In a single day, a child with attention-deficit/hyperactivity disorder (ADHD) may seem to receive as much negative feedback as a child without the disorder receives in an entire year. The first 10 minutes of a morning might sound like this: “Hurry up, get dressed. You’re going to miss the bus! Stop playing with your food! Pay attention! Go find your homework.” And that’s before the hyperactive child even steps foot onto a bus or into a classroom. About 5 percent of today’s school-age kids have been diagnosed with ADHD—that tallies to about one child in every classroom. Researchers also have found that teachers suspect at least another 5 percent suffer from the disorder but haven’t been diagnosed. Stimulant medications like Ritalin often are used to treat ADHD, but a new analysis of 174 studies suggests that parental skills can be just as effective as prescription pills.
THE DETAILS: The analysis, published recently in Clinical Psychology Review, looked at published and unpublished studies that used a range of methods and settings (school, home, recreation) and concluded that behavior-based methods, like focusing on behavioral triggers and improving parent-child communication, are highly effective in improving the functioning of children with ADHD. For parents looking to reduce or avoid the side effects of treating the disorder with medication, a behavioral approach is their only credible alternative, says the study’s lead author, Gregory Fabiano, Ph.D., assistant professor in the Department of Counseling, School, and Educational Psychology at the University of Buffalo in New York. “There are two approaches with evidence that research supports,” he says. “It [research] supports stimulants, like Ritalin (where there are sometimes side effects), and behavioral treatment.”
WHAT IT MEANS: ADHD medications may work, but the long list of possible side effects ranges from insomnia, anxiety, and nausea to anorexia, psychosis, heart problems, and addiction. This study suggests parents can try another approach. “It’s not rocket science,” says Fabiano, who recently received the White House’s Presidential Early Career Award for Scientists and Engineers. “Things we suggest are things that aren’t really hard to understand or do. The real trick is keeping them up every day for weeks, months, or years.”
Here are some strategies for a pill-free approach to managing ADHD:
• Teach consequences. Treating ADHD without pills requires that parents focus on two things: identifying triggers of positive and negative behavior, and setting clear expectations and rules. Making sure there are consequences for good as well as for bad behavior is key. “When the kids follow rules, make sure they get praise and reinforcements,” Fabiano suggests. “For bigger things, you can give a reward.”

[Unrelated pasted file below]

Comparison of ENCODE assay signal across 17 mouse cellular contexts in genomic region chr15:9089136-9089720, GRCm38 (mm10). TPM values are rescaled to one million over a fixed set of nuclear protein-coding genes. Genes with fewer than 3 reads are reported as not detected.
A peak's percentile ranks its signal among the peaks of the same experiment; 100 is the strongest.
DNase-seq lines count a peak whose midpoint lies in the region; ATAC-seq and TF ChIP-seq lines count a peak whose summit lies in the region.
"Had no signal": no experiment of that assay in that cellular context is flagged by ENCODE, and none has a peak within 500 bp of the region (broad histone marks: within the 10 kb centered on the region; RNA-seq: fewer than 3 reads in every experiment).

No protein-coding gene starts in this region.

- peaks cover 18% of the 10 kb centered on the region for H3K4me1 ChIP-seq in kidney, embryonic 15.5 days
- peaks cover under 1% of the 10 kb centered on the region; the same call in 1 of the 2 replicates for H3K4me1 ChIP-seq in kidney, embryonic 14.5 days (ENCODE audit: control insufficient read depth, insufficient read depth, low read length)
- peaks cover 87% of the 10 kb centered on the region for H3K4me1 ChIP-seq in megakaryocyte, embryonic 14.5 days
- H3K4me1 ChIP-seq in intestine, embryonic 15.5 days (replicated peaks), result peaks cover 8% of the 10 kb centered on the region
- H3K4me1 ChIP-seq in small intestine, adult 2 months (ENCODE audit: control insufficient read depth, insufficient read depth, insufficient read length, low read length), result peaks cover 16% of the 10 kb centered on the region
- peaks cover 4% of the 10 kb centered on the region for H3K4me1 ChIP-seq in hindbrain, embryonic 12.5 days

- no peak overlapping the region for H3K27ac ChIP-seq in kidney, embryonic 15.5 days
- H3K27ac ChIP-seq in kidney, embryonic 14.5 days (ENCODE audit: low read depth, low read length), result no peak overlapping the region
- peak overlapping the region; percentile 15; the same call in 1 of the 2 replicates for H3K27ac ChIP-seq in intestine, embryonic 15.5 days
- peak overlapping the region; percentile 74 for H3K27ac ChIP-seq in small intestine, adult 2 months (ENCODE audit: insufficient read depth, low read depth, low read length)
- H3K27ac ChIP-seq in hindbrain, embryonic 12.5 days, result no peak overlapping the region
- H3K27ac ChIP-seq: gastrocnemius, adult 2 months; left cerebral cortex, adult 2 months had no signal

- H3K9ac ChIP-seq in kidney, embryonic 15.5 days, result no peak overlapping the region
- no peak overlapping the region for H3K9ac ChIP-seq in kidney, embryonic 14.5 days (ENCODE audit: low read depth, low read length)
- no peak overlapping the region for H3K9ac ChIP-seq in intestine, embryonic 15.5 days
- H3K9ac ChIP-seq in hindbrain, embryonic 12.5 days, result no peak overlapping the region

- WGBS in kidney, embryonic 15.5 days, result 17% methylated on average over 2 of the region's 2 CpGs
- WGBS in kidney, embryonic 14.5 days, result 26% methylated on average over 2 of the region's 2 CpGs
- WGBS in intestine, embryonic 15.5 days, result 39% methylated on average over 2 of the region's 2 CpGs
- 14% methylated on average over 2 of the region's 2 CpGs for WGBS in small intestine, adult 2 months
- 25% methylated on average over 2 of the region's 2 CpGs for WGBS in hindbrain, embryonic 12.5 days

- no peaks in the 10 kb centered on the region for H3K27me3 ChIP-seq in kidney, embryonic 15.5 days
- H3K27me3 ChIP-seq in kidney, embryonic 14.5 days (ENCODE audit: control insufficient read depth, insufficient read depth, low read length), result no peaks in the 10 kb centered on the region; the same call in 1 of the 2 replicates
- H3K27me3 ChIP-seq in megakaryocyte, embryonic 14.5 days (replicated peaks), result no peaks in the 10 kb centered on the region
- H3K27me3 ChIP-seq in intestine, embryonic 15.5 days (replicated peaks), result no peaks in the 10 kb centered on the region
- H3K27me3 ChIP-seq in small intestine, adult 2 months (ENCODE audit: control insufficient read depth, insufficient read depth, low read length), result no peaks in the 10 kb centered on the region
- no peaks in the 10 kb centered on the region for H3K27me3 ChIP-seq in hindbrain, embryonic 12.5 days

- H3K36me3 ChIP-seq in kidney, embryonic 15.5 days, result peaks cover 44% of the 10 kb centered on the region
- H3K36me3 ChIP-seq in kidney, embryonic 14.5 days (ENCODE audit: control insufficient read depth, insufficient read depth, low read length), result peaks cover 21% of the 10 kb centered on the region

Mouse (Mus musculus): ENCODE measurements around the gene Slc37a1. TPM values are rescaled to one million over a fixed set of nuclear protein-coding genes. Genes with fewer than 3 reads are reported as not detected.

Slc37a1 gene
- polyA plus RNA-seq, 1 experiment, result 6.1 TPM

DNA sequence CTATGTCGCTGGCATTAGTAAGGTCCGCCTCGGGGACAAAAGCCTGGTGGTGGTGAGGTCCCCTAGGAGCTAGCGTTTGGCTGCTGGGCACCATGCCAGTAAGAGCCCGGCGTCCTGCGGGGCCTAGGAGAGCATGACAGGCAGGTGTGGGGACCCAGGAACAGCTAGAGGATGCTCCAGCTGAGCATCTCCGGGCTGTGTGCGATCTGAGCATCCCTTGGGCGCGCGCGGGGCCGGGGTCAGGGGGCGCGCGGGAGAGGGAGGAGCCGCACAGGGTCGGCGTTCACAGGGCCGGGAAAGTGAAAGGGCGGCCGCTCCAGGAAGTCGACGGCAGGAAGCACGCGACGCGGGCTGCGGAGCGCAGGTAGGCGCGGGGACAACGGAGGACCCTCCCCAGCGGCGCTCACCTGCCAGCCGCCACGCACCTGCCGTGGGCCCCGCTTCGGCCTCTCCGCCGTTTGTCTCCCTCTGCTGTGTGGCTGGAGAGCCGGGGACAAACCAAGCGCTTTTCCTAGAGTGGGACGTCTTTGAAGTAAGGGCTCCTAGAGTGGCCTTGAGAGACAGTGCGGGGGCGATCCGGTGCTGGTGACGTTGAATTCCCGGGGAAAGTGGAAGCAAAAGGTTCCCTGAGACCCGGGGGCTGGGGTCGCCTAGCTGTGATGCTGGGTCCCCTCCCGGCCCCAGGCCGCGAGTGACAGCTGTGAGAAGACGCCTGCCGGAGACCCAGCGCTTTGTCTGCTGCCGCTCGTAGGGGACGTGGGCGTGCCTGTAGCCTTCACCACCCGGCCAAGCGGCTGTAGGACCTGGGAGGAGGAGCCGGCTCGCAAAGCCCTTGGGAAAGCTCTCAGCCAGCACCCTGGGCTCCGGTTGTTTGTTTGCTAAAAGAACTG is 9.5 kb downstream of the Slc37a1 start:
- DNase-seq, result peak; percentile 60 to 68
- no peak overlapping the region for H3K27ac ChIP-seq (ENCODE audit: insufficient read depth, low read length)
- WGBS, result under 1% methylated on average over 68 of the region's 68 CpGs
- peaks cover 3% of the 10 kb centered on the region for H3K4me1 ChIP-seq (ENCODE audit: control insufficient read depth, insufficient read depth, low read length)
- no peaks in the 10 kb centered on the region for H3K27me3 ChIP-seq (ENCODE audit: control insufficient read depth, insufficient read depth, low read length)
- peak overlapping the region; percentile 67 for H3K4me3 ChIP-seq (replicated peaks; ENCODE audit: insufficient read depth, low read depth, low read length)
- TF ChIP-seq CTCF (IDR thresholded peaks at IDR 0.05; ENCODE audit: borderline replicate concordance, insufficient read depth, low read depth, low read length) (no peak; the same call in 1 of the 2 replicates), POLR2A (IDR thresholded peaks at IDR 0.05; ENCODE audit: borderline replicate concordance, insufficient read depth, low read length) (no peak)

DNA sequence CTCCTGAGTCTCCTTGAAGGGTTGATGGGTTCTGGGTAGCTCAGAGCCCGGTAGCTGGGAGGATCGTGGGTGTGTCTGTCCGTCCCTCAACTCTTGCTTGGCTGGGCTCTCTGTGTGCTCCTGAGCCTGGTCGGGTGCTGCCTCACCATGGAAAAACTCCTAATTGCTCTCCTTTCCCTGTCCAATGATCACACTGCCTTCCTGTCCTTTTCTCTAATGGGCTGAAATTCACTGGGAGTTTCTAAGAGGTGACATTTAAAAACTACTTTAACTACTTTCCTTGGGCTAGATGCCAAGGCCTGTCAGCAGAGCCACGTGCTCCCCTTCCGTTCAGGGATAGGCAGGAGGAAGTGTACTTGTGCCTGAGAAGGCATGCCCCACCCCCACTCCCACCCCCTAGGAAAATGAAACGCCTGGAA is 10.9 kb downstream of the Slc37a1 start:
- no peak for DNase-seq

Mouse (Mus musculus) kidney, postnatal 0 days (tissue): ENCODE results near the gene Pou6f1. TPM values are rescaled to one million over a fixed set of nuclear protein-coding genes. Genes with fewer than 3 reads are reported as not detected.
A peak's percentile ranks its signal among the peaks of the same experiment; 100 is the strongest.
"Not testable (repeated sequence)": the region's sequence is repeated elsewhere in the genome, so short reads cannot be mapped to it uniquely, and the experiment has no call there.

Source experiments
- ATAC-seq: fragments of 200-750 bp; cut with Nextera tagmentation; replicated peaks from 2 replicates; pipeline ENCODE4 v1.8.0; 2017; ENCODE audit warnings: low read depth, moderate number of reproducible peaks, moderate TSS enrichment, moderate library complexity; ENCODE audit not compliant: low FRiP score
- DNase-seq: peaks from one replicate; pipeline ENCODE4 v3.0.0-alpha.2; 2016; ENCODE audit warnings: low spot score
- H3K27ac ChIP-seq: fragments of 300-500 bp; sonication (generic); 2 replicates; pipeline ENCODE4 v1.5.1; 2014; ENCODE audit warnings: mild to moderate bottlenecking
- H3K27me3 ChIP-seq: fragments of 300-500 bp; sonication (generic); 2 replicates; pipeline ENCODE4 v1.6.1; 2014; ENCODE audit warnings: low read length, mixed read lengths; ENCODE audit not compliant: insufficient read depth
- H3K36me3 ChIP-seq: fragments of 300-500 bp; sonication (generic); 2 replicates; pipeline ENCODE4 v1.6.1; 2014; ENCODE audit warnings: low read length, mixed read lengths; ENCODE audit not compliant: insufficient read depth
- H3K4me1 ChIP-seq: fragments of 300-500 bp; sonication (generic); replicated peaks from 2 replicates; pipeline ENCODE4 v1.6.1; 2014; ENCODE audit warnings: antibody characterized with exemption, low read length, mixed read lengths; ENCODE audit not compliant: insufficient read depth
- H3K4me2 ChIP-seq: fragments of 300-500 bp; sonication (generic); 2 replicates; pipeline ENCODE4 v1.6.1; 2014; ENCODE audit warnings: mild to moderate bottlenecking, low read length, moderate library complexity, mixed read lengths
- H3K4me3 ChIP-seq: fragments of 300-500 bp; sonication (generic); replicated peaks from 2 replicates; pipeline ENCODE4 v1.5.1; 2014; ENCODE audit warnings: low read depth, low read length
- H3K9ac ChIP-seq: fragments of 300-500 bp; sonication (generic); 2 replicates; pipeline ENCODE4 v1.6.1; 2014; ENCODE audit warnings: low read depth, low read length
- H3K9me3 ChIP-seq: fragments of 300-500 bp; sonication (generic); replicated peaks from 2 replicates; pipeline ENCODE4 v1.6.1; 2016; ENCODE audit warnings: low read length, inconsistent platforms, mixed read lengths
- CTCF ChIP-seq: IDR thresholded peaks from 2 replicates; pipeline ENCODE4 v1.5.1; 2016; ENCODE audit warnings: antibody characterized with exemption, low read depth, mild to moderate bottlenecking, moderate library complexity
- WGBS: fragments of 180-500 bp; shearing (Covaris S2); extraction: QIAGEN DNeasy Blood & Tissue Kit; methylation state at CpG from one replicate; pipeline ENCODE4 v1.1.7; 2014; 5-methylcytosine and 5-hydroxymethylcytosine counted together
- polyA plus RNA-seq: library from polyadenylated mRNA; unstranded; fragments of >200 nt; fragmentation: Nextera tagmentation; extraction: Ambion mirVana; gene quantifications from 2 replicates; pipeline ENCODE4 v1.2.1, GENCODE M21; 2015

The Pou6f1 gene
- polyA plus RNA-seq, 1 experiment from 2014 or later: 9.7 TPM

• Keep commands short. Your kid may be dismissing your commands because of your delivery. To help them process orders, be clear and concise and make sure your instructions don’t have too many steps. “One-step commands for even minor activities, like getting ready for school in the morning or going to bed in the evening, can have a big payoff,” says Fabiano.
• Plan a parental powwow. To make sure behavioral methods work at home, it’s important for both parents to be on the same page. Agree on a united front when planning rewards and punishments, so your child doesn’t get mixed messages. If you’re planning to go out to eat or to the park, talk to each other about how you’ll praise your child for being good or how you’ll react to bad behavior.
• Know the rules of time-out. Research shows that time-outs do work for children with ADHD, but you have to use them at the right time. If you issue a time-out for a kid not doing her chores, for example, she’ll welcome the punishment to avoid her household duties. Use time-out only when she’s acting out while doing something enjoyable, like playing kickball.
• Know the best time for homework. As soon as your child gets home from school, make him do his homework. And make that a daily habit. Eventually the child will learn that he’ll have fun time after his work is done.
• Prepare for the worst. When you start using these new tactics, your child may resist. “Behavior gets worse before it gets better. When parents start to make changes, the kids don’t like it,” explains Fabiano. “They may act out more, but that’s usually short-lived.” Stick it out and stick to your guns, he says; your consistency leads kids to follow rules and behave better. That will help your family function better and help children feel better about themselves.
• Get support. For more details about behavioral techniques that help families manage ADHD, contact the Center for Children and Families at University of Buffalo and browse its list of agencies and support groups. Make sure you speak with your pediatrician before changing your child’s medication dosage.